Cedynia - Wikiwand
For faster navigation, this Iframe is preloading the Wikiwand page for Cedynia.


From Wikipedia, the free encyclopedia

Coat of arms
Coordinates: 52°53′N 14°12′E / 52.883°N 14.200°E / 52.883; 14.200Coordinates: 52°53′N 14°12′E / 52.883°N 14.200°E / 52.883; 14.200
Country Poland
VoivodeshipWest Pomeranian
Established9th century
Town rights1299
 • MayorAdam Andrzej Zarzycki
 • Total1.67 km2 (0.64 sq mi)
 • Total1,653
 • Density990/km2 (2,600/sq mi)
Time zoneUTC+1 (CET)
 • Summer (DST)UTC+2 (CEST)
Postal code
Area code(s)+48 91
Car platesZGR
Voivodeship roads

Cedynia (pronounced Tse-dinya [t͡sɛˈdɨɲa]; German: Zehden, Latin: Cedene) is a small historic town in Poland, and the administrative seat of Gmina Cedynia in Gryfino County, West Pomeranian Voivodeship. It is situated close to the Oder river and the border with Germany. The town is known for the 972 Battle of Cedynia, the first historically recorded battle of Poland.


Cedynia lies in an area that formed part of historic regions of Pomerania and Greater Poland, before later being part of Neumark. It is situated close to the Oder river, which since 1945 forms the Polish–German border; it thereby is the westernmost town in Poland (neighbouring Osinów Dolny lies 6 kilometres (3.7 mi) even further to the west, right on the German border, but is classified as a village). A road border crossing leads to the German town of Bad Freienwalde in the southwest.

The town gives its name to an extended protected area known as Cedynia Landscape Park.


Largely depopulated during the Migration Period, the first Slavic settlement came into existence in the 8th century,[1] when a gród fortification was erected in the area. Around 967, it became part of the emerging Polish state.[2] According to the Cedynia website, the "Name of city appears in documents under oldest written records already in the year 972 as Cidini, in 1187 as Zedin and Cedene, in 1240 as Ceden. "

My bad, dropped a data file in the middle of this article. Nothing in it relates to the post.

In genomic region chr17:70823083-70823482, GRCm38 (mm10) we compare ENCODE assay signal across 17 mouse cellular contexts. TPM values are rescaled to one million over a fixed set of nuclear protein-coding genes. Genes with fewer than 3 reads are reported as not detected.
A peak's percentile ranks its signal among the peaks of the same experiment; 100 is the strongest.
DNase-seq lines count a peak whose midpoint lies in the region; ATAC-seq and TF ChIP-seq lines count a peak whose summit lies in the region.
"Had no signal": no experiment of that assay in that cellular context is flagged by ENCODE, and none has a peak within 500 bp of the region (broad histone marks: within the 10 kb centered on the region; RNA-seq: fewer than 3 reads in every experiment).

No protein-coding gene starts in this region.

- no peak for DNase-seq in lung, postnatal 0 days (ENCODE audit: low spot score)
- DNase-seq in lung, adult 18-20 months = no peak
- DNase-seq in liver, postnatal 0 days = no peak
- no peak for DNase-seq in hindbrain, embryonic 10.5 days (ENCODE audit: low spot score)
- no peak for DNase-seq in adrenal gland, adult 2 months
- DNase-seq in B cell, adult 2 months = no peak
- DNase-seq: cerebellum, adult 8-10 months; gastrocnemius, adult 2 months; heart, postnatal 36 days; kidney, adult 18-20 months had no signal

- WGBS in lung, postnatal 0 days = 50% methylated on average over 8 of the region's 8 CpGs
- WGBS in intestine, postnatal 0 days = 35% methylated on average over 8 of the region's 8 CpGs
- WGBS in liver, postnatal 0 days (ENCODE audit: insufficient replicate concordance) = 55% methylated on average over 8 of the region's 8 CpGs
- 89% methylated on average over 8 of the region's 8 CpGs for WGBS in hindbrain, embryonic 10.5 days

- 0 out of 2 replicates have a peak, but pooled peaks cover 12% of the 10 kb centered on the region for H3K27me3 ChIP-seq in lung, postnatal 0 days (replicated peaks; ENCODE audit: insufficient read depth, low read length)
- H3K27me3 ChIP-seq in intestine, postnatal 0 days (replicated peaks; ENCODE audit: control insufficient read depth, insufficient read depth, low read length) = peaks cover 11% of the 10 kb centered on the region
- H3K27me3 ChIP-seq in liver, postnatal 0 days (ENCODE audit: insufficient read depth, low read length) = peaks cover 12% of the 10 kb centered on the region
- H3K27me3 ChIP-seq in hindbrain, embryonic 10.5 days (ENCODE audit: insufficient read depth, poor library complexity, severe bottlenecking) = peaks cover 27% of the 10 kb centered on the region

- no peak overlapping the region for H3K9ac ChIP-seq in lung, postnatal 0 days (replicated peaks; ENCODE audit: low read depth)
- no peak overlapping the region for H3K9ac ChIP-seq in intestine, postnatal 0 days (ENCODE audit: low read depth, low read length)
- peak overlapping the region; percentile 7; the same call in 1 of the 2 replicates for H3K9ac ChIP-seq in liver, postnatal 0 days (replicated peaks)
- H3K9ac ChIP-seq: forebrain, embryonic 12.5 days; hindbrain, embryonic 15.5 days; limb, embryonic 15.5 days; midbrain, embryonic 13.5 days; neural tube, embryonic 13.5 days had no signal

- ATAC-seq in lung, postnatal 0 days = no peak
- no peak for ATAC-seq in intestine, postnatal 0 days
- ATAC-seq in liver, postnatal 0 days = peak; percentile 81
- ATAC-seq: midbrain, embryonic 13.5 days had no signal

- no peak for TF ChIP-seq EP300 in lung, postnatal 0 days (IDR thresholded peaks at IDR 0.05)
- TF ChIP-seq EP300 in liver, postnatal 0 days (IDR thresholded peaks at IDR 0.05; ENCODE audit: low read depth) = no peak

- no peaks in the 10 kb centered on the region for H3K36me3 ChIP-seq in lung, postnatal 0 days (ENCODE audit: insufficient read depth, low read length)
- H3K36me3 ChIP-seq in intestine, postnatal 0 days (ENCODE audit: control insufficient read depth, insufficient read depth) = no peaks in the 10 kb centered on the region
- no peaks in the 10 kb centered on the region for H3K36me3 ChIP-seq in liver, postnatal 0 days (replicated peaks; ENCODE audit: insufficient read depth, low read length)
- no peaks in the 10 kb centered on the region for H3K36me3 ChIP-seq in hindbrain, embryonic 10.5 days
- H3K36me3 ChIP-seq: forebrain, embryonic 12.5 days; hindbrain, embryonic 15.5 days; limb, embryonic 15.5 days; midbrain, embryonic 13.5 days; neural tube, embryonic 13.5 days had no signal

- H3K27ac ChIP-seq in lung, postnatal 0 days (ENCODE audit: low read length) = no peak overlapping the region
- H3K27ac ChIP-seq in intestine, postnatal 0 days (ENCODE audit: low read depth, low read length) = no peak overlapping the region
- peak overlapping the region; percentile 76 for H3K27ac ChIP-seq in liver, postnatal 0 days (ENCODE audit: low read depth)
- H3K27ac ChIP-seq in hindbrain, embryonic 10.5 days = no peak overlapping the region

Monument of the Battle of Cedynia
Monument of the Battle of Cedynia

On 24 June 972, the first historically recorded battle of the Polan dukes, the Battle of Cedynia, took place at this location: the Piast duke Mieszko I of Poland and his brother Czcibor defeated the invading forces of the Saxon count Odo I, who then ruled as a margrave in the Saxon Eastern March (Lusatia). Information about this battle is found both in the chronicles by Thietmar of Merseburg and in the Gesta principum Polonorum by Gallus Anonymus. After Emperor Otto II intervened, a peace was reached at the Imperial Diet in Quedlinburg the next year.

Under Mieszko's son Bolesław the name Poland was used for the first time. The Battle of Cedynia was the first of Mieszko and Bolesław's numerous battles that they took up in their conquest attempts in the Polabian border territories soon after they received positions as dukes, mainly in the German–Polish War that lasted from 1002 until the 1018 Peace of Bautzen. Following the death of Bolesław III Wrymouth and the fragmentation of Poland, Cedynia was part of the Duchy of Greater Poland. Together with Santok and Drezdenko, it remained the seat of a (Greater) Polish castellany on the Pomeranian border in the 12th and 13th centuries.

Old Cistercian monastery
Old Cistercian monastery